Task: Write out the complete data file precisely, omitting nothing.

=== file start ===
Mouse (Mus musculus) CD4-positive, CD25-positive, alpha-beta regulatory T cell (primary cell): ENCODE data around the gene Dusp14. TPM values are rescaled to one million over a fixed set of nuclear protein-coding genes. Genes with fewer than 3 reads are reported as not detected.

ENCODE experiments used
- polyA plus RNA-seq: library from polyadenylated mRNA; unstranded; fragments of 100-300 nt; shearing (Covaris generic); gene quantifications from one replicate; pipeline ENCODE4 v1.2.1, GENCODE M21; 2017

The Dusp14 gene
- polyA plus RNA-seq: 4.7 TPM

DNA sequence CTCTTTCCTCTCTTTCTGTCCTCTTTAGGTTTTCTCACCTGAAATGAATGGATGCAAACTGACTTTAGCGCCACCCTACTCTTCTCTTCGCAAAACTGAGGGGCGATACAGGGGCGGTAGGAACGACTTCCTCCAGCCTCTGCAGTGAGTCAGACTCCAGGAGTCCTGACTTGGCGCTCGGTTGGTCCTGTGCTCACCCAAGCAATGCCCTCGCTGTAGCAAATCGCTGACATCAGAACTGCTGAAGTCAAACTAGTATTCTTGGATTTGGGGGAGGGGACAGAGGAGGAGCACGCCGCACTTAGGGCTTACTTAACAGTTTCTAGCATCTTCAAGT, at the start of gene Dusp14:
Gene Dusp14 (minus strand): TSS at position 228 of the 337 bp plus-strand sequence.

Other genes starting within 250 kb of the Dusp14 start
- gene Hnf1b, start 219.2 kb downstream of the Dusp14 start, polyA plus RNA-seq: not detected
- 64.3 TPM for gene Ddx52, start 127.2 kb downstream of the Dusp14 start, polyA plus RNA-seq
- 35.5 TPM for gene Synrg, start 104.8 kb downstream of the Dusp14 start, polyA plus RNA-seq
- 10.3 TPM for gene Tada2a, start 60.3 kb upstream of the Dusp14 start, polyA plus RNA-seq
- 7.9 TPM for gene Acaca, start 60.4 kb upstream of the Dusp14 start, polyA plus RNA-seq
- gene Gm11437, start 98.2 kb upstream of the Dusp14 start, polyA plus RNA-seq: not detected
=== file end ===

Mouse (Mus musculus) CD4-positive, CD25-positive, alpha-beta regulatory T cell (primary cell): ENCODE data around the gene Dusp14. TPM values are rescaled to one million over a fixed set of nuclear protein-coding genes. Genes with fewer than 3 reads are reported as not detected.

ENCODE experiments used
- polyA plus RNA-seq: library from polyadenylated mRNA; unstranded; fragments of 100-300 nt; shearing (Covaris generic); gene quantifications from one replicate; pipeline ENCODE4 v1.2.1, GENCODE M21; 2017

The Dusp14 gene
- polyA plus RNA-seq: 4.7 TPM

DNA sequence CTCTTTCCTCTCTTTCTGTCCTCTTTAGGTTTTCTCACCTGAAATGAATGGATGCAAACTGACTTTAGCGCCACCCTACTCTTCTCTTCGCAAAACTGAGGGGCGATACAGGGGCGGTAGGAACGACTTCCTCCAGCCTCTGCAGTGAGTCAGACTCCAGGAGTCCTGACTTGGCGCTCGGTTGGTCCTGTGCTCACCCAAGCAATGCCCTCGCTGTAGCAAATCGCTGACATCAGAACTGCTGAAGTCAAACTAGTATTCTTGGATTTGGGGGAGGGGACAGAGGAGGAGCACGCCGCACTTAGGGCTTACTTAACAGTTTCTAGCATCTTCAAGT, at the start of gene Dusp14:
Gene Dusp14 (minus strand): TSS at position 228 of the 337 bp plus-strand sequence.

Other genes starting within 250 kb of the Dusp14 start
- gene Hnf1b, start 219.2 kb downstream of the Dusp14 start, polyA plus RNA-seq: not detected
- 64.3 TPM for gene Ddx52, start 127.2 kb downstream of the Dusp14 start, polyA plus RNA-seq
- 35.5 TPM for gene Synrg, start 104.8 kb downstream of the Dusp14 start, polyA plus RNA-seq
- 10.3 TPM for gene Tada2a, start 60.3 kb upstream of the Dusp14 start, polyA plus RNA-seq
- 7.9 TPM for gene Acaca, start 60.4 kb upstream of the Dusp14 start, polyA plus RNA-seq
- gene Gm11437, start 98.2 kb upstream of the Dusp14 start, polyA plus RNA-seq: not detected